RC oscillators employ resistors and capacitors and are used to generate low or audio-frequency signals. Hence they are also known as audio-frequency (A.F) oscillators. The tuned or LC oscillators are not suitable at low-frequencies because the size of inductors and capacitors becomes very large. In these oscillators the single stage of the amplifier amplifies the input signal and produces a phase shift of 180^{o}. To obtain positive feedback for sustained oscillation, the output of first stage is fed to a phase shift network to produce an additional phase shift of 180°. Thus a total of 360° phase shift which is equivalent to zero occurs. This principle is used in phase shift-oscillators. The most important types of RC feedback oscillators are phase shift and wein bridge oscillators.

Figure shows the circuit of a phase shift oscillator. The feedback network consists of three RC sections. Each section produces a phase shift of 60°. Therefore the net phase shift of the feedback network is 180°, therefore the total phase shift between the input and output circuit is 360° or 0°. The circuit is showing the amplifier and feedback network. The amplifier stage is self-biased with a capacitor by passed emitter resistor RE and collector bias resistor Rc.

When power is applied to the circuit, oscillations are started by any random noise (electrical variations generated internally in components). A change in the flow of base current results in an amplified change in collector current which is in phase shifted the 180°. When the signal is returned to the base, it has been shifted 180° by the action of RC network, making the circuit regenerative. The oscillation will be maintained if the loop gain (i.e. Avβ) is at least equal to unity. However, to start the oscillations, the loop gain must be greater than unity.

The phase shift occurs at only one frequency. At any other than the desired frequency, the capacitive reactance increases or decreases and causes an incorrect phase relationship. The, feedback becomes degenerative.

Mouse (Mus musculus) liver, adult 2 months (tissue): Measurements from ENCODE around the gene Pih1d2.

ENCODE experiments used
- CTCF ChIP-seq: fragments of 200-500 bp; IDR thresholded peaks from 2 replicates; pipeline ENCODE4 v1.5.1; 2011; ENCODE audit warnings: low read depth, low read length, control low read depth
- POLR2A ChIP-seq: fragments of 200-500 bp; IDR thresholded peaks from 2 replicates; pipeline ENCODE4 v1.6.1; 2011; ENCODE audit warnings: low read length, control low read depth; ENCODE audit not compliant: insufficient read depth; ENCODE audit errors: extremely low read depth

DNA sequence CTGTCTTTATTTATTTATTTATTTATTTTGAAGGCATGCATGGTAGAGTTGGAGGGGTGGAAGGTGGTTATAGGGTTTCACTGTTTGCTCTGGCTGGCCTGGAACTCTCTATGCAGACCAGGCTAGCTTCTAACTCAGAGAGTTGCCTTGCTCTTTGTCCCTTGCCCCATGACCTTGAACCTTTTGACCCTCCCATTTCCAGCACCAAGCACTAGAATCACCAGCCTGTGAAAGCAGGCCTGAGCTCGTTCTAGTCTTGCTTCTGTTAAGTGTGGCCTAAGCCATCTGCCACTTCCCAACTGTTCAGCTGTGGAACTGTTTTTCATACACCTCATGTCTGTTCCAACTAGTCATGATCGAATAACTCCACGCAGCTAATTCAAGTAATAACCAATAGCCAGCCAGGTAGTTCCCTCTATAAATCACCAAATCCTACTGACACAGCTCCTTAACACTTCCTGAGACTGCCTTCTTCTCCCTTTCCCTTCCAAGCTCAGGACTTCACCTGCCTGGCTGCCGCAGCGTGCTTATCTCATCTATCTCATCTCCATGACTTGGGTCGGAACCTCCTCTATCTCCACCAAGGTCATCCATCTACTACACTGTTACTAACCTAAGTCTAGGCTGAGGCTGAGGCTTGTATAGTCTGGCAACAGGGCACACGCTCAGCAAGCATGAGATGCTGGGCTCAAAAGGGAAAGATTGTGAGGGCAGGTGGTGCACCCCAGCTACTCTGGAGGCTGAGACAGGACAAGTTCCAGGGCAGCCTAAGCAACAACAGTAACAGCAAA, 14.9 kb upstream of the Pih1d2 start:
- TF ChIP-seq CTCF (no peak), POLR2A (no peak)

To find the resonant frequency fr. of an RC phase shift oscillator, use the following formula

Where n is the number of RC sections, R_{1} = R_{2} = R_{3} = R and C_{1} = C_{2} = C_{3} = C

A high gain transistor must be used with the three sections RC network because the losses in the network are high. Using more than three RC sections actually reduces the overall signal loss within the network. This is because additional RC sections reduce the phase shift necessary for each section, and the toss for each section is lowered as the phase shift is reduced. In addition, an oscillator that uses four or more RC network this has more stability than one that uses three RC networks. The phase shift oscillators can be used to produced very low frequencies and provides good frequency stability. They have one drawback i.e. when they are used to have a variable frequency circuit; it is difficult to adjust equally the capacitor values of the phase shift network simultaneously.

An oscillator circuit, which is more useful for variable frequency operation, is the Wein-bridge oscillator. In such a case second stage of the amplifier is used for producing another 180^{o} phase shift in addition to the phase shift of 180^{o} produced by the first stage. Thus there is a total phase shift of 360°, which is equal to 0o. A fraction of the output from the second stage is feedback to the input of the first stage without producing any further phase shift. The RC oscillator utilizing this principle is called as Wein-bridge oscillators.

Figure shows the circuit of a Wein-bridge oscillator using transistors. The circuit consists of a two-stage RC coupled amplifier, which provide an approximately 360^{o} or 0o phase-shift. So the feedback network has no need to induce any additional phase-shift. The feedback network consists of C_{1} - R_{1}, C_{1} - R_{1} (called a lead-lag network) and C_{1} - R_{1} (cat voltage-divider). The lead-lag network provides a positive feedback to the input of the first stage and the voltage-divider provides the negative feedback to the emitter of Q1 transistor, it can be shown by a simple analysis that the frequency of oscillations for the wein-bridge oscillator is given by the relation,

And the ratio of resistor R_{3} to R_{4}

R_{3}/R_{4} = 2

Thus a ratio of R_{3} to R_{4} greater than 2 will provide a sufficient gain for the circuit to oscillate at the desired frequency.